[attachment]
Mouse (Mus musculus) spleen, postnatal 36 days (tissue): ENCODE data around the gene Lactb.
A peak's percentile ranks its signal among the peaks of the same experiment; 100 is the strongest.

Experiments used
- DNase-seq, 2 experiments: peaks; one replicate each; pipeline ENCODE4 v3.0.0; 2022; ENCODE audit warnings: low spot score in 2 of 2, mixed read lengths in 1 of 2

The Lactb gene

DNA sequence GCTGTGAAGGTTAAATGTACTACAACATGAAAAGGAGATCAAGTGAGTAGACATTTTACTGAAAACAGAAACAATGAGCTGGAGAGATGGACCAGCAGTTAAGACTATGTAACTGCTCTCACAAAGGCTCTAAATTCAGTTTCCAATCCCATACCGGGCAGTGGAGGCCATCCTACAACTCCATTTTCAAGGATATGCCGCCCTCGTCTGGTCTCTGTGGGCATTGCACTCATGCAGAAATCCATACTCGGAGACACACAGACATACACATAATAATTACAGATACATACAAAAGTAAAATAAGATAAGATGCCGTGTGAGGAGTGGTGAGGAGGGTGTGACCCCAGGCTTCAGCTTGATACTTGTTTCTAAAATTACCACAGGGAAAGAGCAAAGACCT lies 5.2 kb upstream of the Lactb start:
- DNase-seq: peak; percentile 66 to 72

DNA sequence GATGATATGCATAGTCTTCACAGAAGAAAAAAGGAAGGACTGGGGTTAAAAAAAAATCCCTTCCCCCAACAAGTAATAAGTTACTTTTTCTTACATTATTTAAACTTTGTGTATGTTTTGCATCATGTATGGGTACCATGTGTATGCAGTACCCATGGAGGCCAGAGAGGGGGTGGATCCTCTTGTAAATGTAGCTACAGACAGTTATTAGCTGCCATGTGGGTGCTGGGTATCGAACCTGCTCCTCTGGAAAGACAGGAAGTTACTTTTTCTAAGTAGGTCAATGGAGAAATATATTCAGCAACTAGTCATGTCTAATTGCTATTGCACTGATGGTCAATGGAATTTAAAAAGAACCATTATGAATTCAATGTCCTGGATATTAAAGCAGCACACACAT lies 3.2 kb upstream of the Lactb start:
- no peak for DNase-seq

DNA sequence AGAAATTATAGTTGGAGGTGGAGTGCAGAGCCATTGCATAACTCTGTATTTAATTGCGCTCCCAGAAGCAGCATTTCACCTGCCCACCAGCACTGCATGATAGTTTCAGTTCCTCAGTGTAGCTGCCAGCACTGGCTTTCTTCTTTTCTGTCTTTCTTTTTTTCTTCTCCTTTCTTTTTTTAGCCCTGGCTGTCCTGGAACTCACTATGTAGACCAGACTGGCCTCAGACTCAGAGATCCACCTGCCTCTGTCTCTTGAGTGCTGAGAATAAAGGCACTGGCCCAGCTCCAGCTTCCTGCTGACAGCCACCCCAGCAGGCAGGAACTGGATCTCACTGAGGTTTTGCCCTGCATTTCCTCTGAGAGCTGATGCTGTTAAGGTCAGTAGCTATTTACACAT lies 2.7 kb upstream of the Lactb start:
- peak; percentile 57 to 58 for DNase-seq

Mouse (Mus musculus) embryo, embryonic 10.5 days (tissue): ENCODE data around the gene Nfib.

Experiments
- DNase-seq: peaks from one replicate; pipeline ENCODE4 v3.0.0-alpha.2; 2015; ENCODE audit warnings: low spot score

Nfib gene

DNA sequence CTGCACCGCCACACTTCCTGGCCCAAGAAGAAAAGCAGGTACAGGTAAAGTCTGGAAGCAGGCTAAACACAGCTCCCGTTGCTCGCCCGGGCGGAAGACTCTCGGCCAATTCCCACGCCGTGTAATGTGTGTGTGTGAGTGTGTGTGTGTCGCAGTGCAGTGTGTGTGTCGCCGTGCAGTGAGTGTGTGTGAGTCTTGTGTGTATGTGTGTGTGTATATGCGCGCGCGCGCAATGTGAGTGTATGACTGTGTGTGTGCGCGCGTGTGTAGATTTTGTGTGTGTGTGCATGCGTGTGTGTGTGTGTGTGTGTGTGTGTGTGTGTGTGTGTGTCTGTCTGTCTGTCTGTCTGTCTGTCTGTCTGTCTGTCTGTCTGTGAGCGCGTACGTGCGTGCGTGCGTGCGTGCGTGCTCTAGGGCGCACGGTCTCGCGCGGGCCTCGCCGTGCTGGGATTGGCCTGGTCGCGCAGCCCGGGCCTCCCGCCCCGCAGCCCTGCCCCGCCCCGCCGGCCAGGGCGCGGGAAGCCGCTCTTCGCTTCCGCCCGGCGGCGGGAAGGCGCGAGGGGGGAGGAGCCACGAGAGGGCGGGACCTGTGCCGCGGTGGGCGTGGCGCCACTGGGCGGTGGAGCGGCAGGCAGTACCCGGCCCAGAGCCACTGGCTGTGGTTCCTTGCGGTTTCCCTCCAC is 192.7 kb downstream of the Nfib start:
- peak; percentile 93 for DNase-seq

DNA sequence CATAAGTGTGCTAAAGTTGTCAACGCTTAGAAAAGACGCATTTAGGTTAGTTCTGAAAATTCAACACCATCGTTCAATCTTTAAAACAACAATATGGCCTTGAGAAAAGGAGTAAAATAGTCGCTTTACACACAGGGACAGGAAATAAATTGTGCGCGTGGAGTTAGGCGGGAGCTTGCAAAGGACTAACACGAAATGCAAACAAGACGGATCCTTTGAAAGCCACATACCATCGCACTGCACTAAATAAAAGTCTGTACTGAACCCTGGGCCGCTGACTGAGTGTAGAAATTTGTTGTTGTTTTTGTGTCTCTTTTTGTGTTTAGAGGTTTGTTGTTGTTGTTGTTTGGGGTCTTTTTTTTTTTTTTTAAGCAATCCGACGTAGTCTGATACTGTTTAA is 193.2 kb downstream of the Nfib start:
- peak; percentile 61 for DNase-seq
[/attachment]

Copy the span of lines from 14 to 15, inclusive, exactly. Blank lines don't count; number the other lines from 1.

- DNase-seq: peaks from one replicate; pipeline ENCODE4 v3.0.0-alpha.2; 2015; ENCODE audit warnings: low spot score

Nfib gene